Growing up, Kyle Neufeld was fascinated by how the world operates, and why things are the way they are. He wondered about the intricacies of transportation, where our water comes from, and how cities function. This interest in design, construction, and infrastructure was what first drew Kyle to civil engineering.

Kyle is a Project Manager with a penchant for solving problems – after all, that’s what is at the heart of civil engineering. He grew up on a Christmas tree farm in Langley, British Columbia. A true man of the community, he still helps out on the family farm every December.

After high school, Kyle’s lifelong interest in how communities operate led him to pursue engineering at BCIT. He talked to some friends in similar industries, applied, got accepted, and never looked back.

While working towards his degree, Kyle undertook a rewarding self-guided research project. It focused on a slow sand filtration system, and how it could be implemented to help filter water in the developing world. He collaborated with the Centre for Affordable Water and Sanitation Technology (CAWST) to look at different flow rates and sand grain size and how the variables affected water filtration effectiveness. Kyle put in the work of hauling 140L of water daily to feed the filters he was monitoring. Each day, he collected samples from the filters of different variables and measured the bacteria counts in each sample. Ultimately, he presented his findings at the BCIT Competition (coming in second place) and had the report published in the International Journal for Service Learning in Engineering, Humanitarian Engineering and Social Entrepreneurship. This project and its outcome are still a major source of pride for Kyle due to the real-world application and impact.

Kyle has worked at Binnie for almost ten years and started as a CAD technologist while he pursued his degree, gradually transitioning into a more design-focused role. Over the past year, he has shifted into the project management realm, ensuring that projects are delivered effectively and on time. When he needs to, he likes having the opportunity to step in and help out with the design. Generally, he spends his days coordinating with clients helping to solve problems. It’s this part of his job that Kyle thrives on – seeing a problem, assessing it, and dealing with it in the best way possible.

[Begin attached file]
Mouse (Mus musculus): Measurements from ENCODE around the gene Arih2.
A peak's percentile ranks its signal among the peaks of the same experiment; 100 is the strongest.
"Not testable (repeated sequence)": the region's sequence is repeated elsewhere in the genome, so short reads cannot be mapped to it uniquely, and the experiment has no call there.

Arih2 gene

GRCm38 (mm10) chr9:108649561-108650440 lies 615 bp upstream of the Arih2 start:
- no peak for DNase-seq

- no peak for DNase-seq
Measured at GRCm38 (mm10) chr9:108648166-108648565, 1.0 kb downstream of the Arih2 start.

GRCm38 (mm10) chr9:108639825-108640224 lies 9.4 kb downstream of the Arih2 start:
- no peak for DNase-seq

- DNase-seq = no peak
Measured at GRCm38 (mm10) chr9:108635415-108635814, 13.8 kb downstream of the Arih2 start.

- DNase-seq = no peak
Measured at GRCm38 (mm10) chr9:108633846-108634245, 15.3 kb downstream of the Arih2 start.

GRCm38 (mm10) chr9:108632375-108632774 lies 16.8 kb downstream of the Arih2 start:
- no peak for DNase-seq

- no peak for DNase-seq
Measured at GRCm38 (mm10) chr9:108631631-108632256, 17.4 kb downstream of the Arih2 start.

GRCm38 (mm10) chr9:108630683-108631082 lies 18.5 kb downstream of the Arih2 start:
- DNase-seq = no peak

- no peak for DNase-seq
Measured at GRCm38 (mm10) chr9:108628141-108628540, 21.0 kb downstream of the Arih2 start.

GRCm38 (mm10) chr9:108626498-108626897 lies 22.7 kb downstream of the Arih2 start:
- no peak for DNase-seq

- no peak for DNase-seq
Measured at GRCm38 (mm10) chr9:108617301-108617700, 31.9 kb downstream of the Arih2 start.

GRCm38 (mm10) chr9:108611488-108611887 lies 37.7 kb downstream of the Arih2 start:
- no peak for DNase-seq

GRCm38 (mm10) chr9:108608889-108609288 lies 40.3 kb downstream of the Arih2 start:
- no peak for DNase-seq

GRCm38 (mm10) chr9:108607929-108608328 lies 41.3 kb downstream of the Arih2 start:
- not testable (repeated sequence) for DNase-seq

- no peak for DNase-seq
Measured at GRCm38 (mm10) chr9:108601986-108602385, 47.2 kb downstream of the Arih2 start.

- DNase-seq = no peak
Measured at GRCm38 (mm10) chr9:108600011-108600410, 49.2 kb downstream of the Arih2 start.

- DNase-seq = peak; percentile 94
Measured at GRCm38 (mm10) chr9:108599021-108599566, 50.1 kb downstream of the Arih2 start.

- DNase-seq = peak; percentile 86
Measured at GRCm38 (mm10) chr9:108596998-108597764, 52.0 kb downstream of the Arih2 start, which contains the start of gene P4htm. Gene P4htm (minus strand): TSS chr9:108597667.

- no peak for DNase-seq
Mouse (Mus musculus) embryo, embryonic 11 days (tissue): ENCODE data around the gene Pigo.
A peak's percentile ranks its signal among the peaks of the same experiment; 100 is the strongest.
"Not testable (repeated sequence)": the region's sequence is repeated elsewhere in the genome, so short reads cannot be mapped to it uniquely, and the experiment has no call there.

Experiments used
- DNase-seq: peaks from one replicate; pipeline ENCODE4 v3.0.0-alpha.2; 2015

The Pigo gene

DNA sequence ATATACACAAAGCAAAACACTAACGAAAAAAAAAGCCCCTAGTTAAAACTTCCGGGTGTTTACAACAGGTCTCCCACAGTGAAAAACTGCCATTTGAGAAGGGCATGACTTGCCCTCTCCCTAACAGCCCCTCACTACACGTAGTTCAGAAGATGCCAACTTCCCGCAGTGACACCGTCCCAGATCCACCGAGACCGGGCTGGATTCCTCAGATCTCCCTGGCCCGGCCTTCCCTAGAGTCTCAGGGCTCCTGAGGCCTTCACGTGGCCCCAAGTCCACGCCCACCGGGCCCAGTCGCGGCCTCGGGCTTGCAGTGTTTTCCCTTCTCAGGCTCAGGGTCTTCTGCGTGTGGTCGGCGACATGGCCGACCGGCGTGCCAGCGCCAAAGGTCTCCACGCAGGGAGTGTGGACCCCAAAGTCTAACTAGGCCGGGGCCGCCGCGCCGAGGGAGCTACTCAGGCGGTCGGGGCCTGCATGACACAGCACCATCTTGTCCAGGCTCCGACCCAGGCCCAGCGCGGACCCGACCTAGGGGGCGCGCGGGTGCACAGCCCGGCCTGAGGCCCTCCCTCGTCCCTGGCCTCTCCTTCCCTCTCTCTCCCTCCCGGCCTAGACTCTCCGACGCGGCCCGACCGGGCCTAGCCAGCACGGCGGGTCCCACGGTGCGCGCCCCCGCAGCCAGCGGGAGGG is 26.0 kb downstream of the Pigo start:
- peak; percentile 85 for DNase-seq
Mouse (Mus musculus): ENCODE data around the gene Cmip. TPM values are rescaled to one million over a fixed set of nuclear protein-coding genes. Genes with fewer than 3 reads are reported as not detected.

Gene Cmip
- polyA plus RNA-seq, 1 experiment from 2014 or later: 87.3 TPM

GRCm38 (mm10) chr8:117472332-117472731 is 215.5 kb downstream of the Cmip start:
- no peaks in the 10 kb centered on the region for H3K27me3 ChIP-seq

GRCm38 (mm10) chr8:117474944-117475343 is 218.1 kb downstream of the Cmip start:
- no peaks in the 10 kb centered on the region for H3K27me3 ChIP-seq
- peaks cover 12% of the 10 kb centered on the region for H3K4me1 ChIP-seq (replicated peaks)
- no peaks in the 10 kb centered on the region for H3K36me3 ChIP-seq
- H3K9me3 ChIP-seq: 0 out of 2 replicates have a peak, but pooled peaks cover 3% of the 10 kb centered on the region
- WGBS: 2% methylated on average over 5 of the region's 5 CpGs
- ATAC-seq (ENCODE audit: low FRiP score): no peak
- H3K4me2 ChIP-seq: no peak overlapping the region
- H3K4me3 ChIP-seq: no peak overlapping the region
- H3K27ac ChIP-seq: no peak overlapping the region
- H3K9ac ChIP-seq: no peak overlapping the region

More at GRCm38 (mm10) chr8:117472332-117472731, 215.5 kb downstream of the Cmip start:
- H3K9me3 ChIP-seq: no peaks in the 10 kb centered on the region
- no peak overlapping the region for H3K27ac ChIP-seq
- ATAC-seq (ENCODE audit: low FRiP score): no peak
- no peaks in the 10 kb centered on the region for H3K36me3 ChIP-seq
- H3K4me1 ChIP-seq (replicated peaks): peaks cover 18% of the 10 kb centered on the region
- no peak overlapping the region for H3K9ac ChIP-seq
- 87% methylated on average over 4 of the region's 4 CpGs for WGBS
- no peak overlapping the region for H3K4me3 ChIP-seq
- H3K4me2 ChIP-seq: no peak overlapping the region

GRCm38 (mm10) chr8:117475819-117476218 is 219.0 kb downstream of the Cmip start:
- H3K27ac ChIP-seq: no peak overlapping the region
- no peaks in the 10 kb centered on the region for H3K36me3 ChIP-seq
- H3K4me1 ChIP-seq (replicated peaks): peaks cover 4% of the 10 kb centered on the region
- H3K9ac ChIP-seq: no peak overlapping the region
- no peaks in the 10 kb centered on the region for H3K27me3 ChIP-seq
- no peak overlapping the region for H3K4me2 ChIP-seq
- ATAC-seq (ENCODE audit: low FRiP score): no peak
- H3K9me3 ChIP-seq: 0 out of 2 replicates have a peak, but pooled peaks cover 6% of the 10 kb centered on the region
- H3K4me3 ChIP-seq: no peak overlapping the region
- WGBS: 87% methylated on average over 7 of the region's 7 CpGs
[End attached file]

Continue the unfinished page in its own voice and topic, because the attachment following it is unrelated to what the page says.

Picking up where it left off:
Most of Kyle’s projects involve road widening, road rehabilitation and utility design. He also manages projects ranging from GIS mapping programs to large diameter culvert replacements. One of Kyle’s significant projects involved replacing two culverts in the City of Langley. The existing culverts were heavily corroded and undersized based on the anticipated climate change data for the creek. They were replaced with two-metre-wide concrete box culverts to allow the creek to flow safely under the road and to provide passage for fish and other species. Some of the challenges that were overcome on the project involved deep excavation and support for the live 450mm watermain during construction.

Since starting at Binnie, Kyle has seen changes in environmental considerations. People seem to care more, and actively make changes to help reduce our footprint. This is unsurprising as he is a man of the outdoors. He lives for outdoor activities, like going on week-long backpacking adventures in Garibaldi Provincial Park, or weekend fishing trips.

Kyle is also actively involved in the local community, volunteering as the head coach for a Special Olympics team of young kids. He works with the group of 6-12-year old’s every week, developing motor skills like balance, hand-eye coordination, throwing and catching, and social skills. It’s always a highlight of the week for him, watching the athletes grow in their abilities, make new friends and share the joy with those around them. “The biggest thing I’ve learned from working with the Special Olympics athletes over the last three years has been how to find and experience the joy in the simplest of things in life.”